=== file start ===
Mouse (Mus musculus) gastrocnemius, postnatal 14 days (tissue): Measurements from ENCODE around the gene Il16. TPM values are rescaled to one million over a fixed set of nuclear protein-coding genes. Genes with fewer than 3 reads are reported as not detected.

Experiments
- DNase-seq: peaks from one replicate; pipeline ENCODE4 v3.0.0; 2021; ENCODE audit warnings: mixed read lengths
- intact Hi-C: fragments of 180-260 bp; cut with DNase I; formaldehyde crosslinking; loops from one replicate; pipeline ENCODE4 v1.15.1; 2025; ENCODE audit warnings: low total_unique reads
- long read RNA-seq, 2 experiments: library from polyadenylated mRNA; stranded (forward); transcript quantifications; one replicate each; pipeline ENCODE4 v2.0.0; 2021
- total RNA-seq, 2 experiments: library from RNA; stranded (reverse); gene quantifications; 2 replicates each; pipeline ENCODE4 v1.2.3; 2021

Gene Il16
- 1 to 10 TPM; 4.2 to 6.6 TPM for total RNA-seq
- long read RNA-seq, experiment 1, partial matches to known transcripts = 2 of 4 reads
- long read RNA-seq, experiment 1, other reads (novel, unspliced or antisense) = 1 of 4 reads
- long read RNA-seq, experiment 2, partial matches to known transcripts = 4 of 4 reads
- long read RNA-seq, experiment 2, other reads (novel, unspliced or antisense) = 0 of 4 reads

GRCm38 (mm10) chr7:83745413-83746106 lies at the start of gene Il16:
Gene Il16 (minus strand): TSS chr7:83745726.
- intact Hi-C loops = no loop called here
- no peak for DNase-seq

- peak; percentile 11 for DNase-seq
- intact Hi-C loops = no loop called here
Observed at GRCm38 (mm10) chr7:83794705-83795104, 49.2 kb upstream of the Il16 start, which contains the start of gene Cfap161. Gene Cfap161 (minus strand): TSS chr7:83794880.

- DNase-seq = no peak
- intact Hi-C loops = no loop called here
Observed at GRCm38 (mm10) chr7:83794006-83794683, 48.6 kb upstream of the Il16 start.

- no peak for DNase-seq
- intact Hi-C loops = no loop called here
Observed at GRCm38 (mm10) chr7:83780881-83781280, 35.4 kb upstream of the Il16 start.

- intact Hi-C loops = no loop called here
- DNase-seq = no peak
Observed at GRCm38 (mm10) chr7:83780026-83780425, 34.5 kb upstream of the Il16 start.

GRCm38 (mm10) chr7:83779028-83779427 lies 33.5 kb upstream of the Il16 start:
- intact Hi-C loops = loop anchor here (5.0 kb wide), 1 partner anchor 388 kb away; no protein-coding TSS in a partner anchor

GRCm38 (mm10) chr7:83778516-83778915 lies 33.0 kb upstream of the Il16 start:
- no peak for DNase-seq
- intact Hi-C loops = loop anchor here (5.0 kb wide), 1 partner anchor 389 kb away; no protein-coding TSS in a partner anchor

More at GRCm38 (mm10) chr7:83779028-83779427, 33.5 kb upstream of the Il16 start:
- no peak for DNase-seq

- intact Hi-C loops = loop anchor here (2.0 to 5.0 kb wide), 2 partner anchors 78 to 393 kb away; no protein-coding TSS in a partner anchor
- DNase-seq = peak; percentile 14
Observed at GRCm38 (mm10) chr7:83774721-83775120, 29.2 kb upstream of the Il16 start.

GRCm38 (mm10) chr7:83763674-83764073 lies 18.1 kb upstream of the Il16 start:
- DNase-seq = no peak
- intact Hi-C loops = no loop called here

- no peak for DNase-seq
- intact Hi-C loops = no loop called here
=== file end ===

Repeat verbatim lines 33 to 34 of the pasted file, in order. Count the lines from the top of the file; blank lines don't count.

- intact Hi-C loops = loop anchor here (5.0 kb wide), 1 partner anchor 389 kb away; no protein-coding TSS in a partner anchor

More at GRCm38 (mm10) chr7:83779028-83779427, 33.5 kb upstream of the Il16 start: